JUST DO IT!

Spending a bit of time to execute on your online brand can go a long way. It can mean the difference between you landing customers, getting press, building your team ... and not. Below are the bare basics of what you should be doing. If you've done the work to set your brand foundation, have designed a decent logo or word mark, are armed with a cursory knowledge of Photoshop (learn it), this should really not take you much time at all.

 

BASIC TOOLS
TO GET YOU
STARTED

Let's face it, most of us are not designers. In fact, even if you call yourself a designer, chances are that a hustler that has the foresight to set distinct parameters and use the right tools can smoke you (no offense). Here are some things to consider before getting started. They can save you big bucks!

Squarespace 

Build it. Beautiful.™ Their slogan says it all. What it doesn't say is that you can do it quite easily, quickly, and it can save you tens of thousands of dollars. Yes, this site is built on Squarespace and most of it was done in a weekend. We are not getting paid to say this.

Photoshop 

Buy it. Learn it. Love it. Tons of online tutorials, and with their new subscription model, it's an approachable price. Alternatively, come work out of Gateway Works and use our in-house design station. You'll be able to quickly whip up marketing materials and images.

HIGH SCHOOL ENGLISH and GRAMMAR

The world is chock-full of grammar nazis - present company included (was that the correct use of a dash?).  Don't do your brand a disservice by repelling your audience with something completely unavoidable. At the very least, have a friend proofread your copy.

DESIGN GUIDELINES

Consistent colors, fonts, capitalization, and logo usage create a greater sense of professionalism and will prevent our eyes from bleeding. A designer may charge you $5,000 to do this. When you're just getting started, that money can be used for a lot of other things. Sit down and define your parameters. It makes things easier in the future when you're designing collateral. Consistency is key!

Extra Credit

If you're looking to dive deeper into design and brand management, consider the following:

  • Adobe Illustrator is great for those beautiful vector graphics that can be scaled infinitely, which is important when designing posters or t-shirts. The learning curve is a bit steeper here, and a lot of service providers can actually help you get what you need.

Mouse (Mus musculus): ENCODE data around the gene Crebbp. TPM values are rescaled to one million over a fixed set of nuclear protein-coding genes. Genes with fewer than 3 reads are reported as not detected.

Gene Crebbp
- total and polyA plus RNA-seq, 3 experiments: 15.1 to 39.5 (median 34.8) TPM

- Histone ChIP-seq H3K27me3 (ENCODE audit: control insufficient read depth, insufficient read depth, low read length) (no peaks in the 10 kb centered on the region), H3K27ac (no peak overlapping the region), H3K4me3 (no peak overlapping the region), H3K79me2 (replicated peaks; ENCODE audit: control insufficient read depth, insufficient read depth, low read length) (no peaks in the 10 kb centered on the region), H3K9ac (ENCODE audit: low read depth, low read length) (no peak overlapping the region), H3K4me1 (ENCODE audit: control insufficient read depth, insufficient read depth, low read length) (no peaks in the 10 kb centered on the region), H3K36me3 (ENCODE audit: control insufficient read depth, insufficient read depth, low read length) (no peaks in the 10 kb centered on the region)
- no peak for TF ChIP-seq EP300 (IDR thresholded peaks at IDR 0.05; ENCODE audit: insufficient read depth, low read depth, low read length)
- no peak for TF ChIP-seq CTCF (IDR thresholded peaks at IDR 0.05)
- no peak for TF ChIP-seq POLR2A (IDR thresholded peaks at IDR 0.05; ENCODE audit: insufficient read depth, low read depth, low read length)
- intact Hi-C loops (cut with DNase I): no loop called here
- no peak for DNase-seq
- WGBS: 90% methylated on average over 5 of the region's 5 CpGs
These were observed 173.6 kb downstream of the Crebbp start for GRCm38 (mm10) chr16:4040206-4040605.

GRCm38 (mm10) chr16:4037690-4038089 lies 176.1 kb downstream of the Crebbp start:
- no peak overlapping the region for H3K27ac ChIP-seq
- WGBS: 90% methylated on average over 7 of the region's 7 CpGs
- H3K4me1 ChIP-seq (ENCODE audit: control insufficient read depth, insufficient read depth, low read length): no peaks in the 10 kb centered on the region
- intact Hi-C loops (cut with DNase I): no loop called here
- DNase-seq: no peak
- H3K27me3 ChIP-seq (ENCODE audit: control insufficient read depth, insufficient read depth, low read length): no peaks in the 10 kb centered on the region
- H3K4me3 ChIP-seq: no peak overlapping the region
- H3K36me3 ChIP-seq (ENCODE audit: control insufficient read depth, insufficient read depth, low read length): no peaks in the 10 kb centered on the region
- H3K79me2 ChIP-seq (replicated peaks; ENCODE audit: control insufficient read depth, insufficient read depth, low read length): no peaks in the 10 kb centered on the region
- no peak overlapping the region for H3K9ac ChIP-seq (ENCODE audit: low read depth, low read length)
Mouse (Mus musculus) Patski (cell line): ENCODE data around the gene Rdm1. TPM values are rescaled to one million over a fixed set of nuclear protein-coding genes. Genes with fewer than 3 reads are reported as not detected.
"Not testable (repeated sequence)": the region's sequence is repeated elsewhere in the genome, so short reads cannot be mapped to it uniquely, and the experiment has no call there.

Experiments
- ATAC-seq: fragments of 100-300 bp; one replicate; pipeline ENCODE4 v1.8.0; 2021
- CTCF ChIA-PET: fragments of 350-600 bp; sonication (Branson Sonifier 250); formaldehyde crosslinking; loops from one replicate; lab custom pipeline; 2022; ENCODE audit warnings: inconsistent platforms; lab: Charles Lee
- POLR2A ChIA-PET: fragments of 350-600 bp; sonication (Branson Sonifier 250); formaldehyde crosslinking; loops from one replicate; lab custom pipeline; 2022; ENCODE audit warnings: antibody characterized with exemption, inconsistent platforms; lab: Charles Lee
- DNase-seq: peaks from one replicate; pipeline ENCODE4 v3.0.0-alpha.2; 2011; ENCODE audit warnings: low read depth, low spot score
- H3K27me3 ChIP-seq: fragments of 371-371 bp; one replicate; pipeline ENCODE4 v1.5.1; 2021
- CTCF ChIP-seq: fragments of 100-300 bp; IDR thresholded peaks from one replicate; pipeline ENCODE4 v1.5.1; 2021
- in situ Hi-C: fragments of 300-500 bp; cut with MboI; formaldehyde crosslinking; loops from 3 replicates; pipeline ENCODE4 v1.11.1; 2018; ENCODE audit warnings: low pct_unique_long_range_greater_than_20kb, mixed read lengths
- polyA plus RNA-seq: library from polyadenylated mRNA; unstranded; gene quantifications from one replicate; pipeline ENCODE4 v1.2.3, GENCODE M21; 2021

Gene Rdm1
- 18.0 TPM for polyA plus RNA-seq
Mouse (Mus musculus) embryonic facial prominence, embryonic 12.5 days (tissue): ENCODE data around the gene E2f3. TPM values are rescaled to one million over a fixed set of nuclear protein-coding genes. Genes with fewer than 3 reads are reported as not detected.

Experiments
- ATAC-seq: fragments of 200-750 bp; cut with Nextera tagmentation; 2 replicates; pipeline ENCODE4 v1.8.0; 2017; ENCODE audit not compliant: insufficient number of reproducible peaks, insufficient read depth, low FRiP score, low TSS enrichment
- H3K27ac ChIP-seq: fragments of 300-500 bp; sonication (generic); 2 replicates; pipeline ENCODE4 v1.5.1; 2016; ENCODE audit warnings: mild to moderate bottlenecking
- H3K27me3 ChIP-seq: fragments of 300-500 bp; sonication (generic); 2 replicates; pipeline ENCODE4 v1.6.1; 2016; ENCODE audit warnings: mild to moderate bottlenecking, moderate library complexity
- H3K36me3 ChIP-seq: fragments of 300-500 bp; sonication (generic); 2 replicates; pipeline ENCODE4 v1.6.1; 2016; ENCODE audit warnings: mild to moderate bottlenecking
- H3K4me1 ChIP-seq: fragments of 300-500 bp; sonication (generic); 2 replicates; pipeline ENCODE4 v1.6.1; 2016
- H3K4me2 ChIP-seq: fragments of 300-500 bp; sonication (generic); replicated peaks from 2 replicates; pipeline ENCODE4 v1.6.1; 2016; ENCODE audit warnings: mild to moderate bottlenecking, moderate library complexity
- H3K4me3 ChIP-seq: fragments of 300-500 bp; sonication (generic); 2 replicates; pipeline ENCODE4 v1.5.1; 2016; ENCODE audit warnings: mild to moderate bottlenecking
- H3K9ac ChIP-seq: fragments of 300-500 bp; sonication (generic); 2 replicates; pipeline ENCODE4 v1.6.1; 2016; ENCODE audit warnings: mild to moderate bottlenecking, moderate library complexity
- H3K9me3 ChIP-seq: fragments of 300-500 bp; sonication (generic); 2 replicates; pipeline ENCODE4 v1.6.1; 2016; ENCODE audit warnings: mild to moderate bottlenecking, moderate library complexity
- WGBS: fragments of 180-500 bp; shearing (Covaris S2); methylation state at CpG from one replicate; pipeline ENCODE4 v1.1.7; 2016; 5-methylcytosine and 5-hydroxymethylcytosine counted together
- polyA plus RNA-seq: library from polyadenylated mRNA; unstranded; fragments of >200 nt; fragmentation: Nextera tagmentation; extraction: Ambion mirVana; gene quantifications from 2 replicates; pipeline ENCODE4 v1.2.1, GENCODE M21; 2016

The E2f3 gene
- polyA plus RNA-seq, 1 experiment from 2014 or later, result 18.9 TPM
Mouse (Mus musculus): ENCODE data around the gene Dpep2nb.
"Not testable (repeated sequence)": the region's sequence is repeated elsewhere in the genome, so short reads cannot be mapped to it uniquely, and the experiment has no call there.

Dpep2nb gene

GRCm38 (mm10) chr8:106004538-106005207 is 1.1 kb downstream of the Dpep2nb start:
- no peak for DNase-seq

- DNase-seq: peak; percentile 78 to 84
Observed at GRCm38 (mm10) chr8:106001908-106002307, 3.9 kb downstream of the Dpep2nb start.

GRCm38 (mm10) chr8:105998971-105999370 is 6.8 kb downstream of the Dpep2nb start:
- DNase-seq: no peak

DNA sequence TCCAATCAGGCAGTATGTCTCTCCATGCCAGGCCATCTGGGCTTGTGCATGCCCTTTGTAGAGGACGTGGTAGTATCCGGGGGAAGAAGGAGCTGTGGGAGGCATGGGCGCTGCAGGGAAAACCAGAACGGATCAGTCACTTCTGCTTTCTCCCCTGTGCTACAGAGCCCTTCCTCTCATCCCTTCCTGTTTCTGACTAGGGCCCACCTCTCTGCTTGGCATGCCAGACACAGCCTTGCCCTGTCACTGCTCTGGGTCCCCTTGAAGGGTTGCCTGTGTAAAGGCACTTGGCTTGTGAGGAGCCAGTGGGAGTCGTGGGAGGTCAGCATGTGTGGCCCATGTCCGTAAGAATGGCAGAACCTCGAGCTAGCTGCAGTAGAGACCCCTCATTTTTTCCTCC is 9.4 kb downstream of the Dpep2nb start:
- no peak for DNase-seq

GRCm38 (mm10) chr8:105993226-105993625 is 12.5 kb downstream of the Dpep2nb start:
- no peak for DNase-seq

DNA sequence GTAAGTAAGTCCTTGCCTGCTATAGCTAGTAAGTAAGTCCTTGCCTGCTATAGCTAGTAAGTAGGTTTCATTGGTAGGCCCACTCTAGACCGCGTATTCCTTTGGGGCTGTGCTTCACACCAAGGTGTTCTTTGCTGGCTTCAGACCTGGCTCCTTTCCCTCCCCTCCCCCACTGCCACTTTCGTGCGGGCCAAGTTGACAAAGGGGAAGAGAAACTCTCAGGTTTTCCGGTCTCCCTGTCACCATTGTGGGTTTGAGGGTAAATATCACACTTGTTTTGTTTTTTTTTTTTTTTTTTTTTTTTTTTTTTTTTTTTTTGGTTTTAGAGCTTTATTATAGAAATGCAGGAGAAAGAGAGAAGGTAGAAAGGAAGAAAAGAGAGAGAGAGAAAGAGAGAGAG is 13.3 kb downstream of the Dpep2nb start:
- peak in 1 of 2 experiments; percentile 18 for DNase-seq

PRESS
KIT

The press kit is a very helpful tool where you can place all the material you want floating out there in the world. You can literally put words into the mouths of reporters and graphics into their articles. We have a secondary link at the bottom of our website going to it, but you can see ours here. Here's a non-exhaustive list of what you should consider:

  • Company Description: If you could have a reporter write a glowing description of what it is that you do, what would it say? Make the first sentence succinct and bold. You will be surprised at how much this gets used. 
  • Founding Team: Identify the founders and provide links to their social accounts (LinkedIn, Twitter, etc.). You can even provide brief bios on key team members.
  • Press Contact: Have a single point of contact clearly identified.
  • Social Media Links: Have them clearly identified (hyperlinked logos).
  • Company Details: A bulleted list of what defines and differentiates your company.
  • Press Coverage: If you're lucky enough to have some, a little social proof is great.
  • Videos & Photos: Get some high quality photos and videos of your team and/or your product. When uploading them, use clear descriptors of what is in the image in the file name, alt text, etc. It will make them searchable.
  • Logo Variations: You should have a transparent logo for light backgrounds, transparent logo for dark backgrounds, logo on a colored background of your choice, your logo floating over a beautiful image that you have the rights to use. They will be searched for. They will be used. Consider this when naming the files. It helps.
    Example: gateway_transparent_logo_white.png

These various accounts are generally placed in order of importance, but it varies for the different types of companies and products that you have, and whether you'll be raising venture capital or not.


Google

SEO is still king, and Google is still king of search engines. Whether they admit it or not, information held in Google accounts 

  • Profile Photo (consider icon sizing)
  • Description
  • Photos
  • Address (if applicable)
  • Google+ (Yes, it still exists)
  • Link to other accounts
  • Link to website

LINKEDIN

  • Profile Photo (consider icon sizing)
  • Header Image (template to come)
  • Description
  • Consider linking to other accounts
  • Link to website
  • LINK TEAM PROFILES

FACEBOOK

  • Profile Photo (consider icon sizing)
  • Header Image (template to come)
  • Description
  • Consider linking to other accounts
  • Link to website

TWITTER

  • Profile Photo (consider icon sizing)
  • Header Image (template to come)
  • Description
  • Consider linking to other accounts
  • Link to website

INSTAGRAM

  • Profile Photo (consider icon sizing)
  • Description
  • Consider linking to other accounts
  • Link to website

CRUNCHBASE

  • Profile Photo (consider icon sizing)
  • Description
  • Consider linking to other accounts
  • Link to website

ANGEL LIST

  • Profile Photo (consider icon sizing)
  • Description
  • Consider linking to other accounts
  • Link to website
  • DO NOT SAY THAT YOU'RE RAISING MONEY

Foursquare

  • I honestly don't know if anyone uses Foursquare anymore, but it is still surprisingly used as a backend for checking-in on Twitter. Good to promote if you have a physical location.


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